This New Mom Was Charged $39.35 Just To Hold Her Baby
The best things in life are free. Well, they should be at least.
Yesterday, a new dad took to Reddit to share the news that his wife was charged $39.35 just to hold her newborn after a c-section, writing:
During the C-section the nurse asked my wife if she would like to do skin to skin after the baby was born. Which of course anyone would say yes too. We just noticed it in the bill today.The nurse let me hold the baby on my wife's neck/chest. Even borrowed my camera to take a few pictures for us. Everyone involved in the process was great, and we had a positive experience. We just got a chuckle out of seeing that on the bill.
The thread has since collected upwards of 10,000 comments, expressing everything from sympathy to outrage.
The family's experience is slightly less surprising when you consider the fact that skin-to-skin contact following cesareans is still relatively uncommon, and 75 percent of women who have C-sections are separated from their babies immediately after the surgery. According to the most recent CDC data, only 32 percent of U.S. hospitals even allow skin-to-skin within two hours of a cesarean births, instead administering post-op care to moms and newborns in different rooms to reduce the risk of complications.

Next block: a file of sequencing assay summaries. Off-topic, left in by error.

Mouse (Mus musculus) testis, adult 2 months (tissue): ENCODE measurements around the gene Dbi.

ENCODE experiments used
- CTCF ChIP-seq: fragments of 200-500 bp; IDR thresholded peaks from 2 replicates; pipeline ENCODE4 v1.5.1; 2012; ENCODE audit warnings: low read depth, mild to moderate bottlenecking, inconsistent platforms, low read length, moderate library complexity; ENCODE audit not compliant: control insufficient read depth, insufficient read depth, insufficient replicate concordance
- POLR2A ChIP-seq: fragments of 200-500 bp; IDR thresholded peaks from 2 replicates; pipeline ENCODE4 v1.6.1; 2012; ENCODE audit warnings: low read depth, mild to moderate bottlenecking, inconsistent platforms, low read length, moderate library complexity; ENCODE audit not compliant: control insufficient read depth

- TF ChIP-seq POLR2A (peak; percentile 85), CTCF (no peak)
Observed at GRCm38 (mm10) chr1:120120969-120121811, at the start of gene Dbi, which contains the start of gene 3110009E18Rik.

Treating surgical births as a sacred experience should not be a new concept.
"I believe that skin to skin for uncomplicated non-emergency c-births should be the norm. Unfortunately it's not," Bliss told mindbodygreen. "The problem is that skin-to-skin during a surgical delivery is a relatively 'new' practice that hospitals are just starting to allow. Treating surgical births as a sacred experience should not be a new concept in my opinion."
Doula and Ayurvedic specialist Viji Natarajan agrees, citing the healing power of a mother's touch as reason enough to allow skin-to-skin contact after all hospital births. (Science shows that holding a baby after birth can help regulate the newborn's body temperature and heart rate as well as strengthen the bond between mother and child.)
"Frankly, skin to skin should not be a privilege, yet an integral part of the birthing process. We cannot be charging patients more money to incorporate healthy practices that actually support positive health," she told mindbodygreen. "Skin to Skin has so many researched benefits that down the line would reduce medical expenses."
We couldn't agree more; It's wrong to discourage a process that's so inherently natural, beautiful and ultimately beneficial.
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